Life is unfathomable in its infinite variety. People come and go, loving, hating, making babies, laughing, crying their tears, caring and not caring as they live their lives till death arrives. On the whole, we view our own lives as the most important.
London, May 2007
Anna was indifferent to the clamorous sounds of the city, focusing on the click of her heels as she walked. She kept her head down and her attention fixed on the pavement, diverted on occasion as a pair of flamboyant shoes flashed passed. Even the smell of freshly ground coffee failed to tempt as it teased its way through the air chasing a flirting drift of newly baked bread. From time to time, she looked up to check her direction, trying at the same time to ignore the hurrying passers-by. She avoided looking at shop windows—she did not want to catch sight of herself.
Anna did stop once, when a window display caught her eye. She was mesmerized by the long swathes of pure white cloth, before noticing her reflection in an oversized gilt edged mirror in the centre. The black jacket and skirt she wore did her no favors. Her hair, bright auburn in her youth, now fading and tired, was scraped back in a bun, although several strands had escaped and fluttered around her face. Her pallor, the dark shadows under her eyes made her look wraithlike and ghostly. She wanted to retreat into her inner world, away from the noisy bustle of pedestrian and motor traffic.
Anna had postponed this trip after the sudden, shocking death of her son, Jeremy, in a car accident six months ago, until she surrendered to the fatalistic realization that each day would be no different from any other. Jeremy had loved spring. A shame it wasn’t raining, because then no one would have noticed a tear or two, but the fresh spring day with chubby white clouds scudding across a blue sky and air that was apple crisp with promise, meant she needed to work harder at the pretence of normality.
The old fashioned bell tinkled as she opened the narrow door of the art restoration shop tucked away in a corner off Belmont Mews. Sighing with relief, she gratefully accepted the peaceful respite offered by the dark comforting interior. She had come here for a purpose. The world reconfigured itself back into an identifiable place where she could function.
Mr. Bentonly popped out from between the faded purple velvet curtains which separated the front of the shop from his workspace. He adjusted his glasses, his careworn face creasing into a smile when he saw his customer.‟Ah! Mrs. Seeger. How good to see you! I hope you and the family are well?”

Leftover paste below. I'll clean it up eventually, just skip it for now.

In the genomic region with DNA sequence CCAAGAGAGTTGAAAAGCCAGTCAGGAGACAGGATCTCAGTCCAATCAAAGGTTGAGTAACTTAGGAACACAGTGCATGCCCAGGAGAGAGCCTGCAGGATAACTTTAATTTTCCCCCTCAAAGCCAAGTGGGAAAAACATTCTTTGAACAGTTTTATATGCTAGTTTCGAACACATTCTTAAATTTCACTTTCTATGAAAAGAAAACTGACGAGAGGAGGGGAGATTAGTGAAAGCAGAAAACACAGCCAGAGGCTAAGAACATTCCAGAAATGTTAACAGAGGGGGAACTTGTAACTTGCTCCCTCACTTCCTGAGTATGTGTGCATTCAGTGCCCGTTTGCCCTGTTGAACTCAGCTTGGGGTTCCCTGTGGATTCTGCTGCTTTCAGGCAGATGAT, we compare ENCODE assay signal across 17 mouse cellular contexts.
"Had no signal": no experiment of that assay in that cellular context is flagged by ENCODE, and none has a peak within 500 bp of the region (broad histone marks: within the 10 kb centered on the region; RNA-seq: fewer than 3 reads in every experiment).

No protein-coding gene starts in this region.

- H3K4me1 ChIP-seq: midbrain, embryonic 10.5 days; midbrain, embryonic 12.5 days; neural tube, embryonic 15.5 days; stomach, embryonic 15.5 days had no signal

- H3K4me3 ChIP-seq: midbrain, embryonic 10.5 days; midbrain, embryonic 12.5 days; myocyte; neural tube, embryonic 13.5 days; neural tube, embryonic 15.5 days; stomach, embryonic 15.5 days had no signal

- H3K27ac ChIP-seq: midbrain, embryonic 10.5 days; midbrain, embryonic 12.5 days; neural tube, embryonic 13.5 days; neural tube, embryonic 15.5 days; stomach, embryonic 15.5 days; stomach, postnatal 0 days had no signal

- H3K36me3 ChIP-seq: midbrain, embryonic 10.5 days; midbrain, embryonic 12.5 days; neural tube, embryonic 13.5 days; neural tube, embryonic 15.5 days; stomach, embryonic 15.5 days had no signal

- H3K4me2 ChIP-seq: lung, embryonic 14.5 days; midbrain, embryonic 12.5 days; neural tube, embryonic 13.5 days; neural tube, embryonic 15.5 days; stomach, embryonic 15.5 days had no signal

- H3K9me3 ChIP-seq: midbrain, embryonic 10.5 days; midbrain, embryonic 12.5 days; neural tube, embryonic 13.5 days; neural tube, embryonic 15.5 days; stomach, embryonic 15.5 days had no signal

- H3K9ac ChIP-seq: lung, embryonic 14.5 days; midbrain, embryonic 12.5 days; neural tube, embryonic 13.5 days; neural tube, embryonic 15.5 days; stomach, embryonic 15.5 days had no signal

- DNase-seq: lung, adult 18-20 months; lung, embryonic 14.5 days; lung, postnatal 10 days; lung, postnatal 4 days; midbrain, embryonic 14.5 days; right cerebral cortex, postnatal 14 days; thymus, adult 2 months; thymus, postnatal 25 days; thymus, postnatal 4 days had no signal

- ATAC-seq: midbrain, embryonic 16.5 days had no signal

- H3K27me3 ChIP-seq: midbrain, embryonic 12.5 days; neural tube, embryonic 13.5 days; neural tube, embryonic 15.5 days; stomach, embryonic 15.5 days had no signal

A sliver of panic edged itself into her awareness. What should she say? The truth? She didn’t need to hear the same respectfully polite phrases trotted out where they ran needle like along well-worn grooves rasping at her grief. People were sometimes uncomfortable when a truth they were unprepared for was laid out too bluntly. And whereas she and Greg had used this particular framing shop for many years, this was a business relationship.
“We’re fine, thank you.” She hoped her clipped tone would discourage conversation.
“And the children? I expect they’re grown up and flown the nest?” His mild politeness hurt.
“Oh yes, off doing their own thing.” She pushed down on the emotional wave swelling in her gut. For a second she was back in the church, standing at the end of the pew next to Jeremy’s wreath covered coffin. She’d been so medicated she hardly managed to stand‒Greg’s hand under her elbow held her upright‒and the one image impossible to eradicate of Jeremy’s broken remains in the coffin. Her prayer, then and ever since, was that his guardian angel had taken away his pain and eased the last few minutes of his life. Please God, she begged, no more questions. “Does the frame do justice to the painting?”
One Summer in Montmartre Description:
A time-slip story of love, loss and obsession.
Anna’s curiosity is aroused when a love letter signed by the artist of her favourite painting is discovered. Even though she’s still grieving from the sudden death of her son, she decides to visit Paris to see if she can learn anything about the mysterious Hélène to whom the letter is addressed. In Montmartre Anna is thrown together with Francois, whose help becomes invaluable, and she finds herself struggling to overcome her growing attraction to him.
Luc Marteille is a volatile artist attracted to the new Impressionist movement. Known as a devoted family man, he becomes obsessed with a young model, Hélène. Despite being engaged, Hélène is flattered by Luc’s attentions, and develops feelings for him that could jeopardize her future.
Connected by an artist’s painting, though separated by time, conflicts between duty and desire weave a common thread throughout these two tales.
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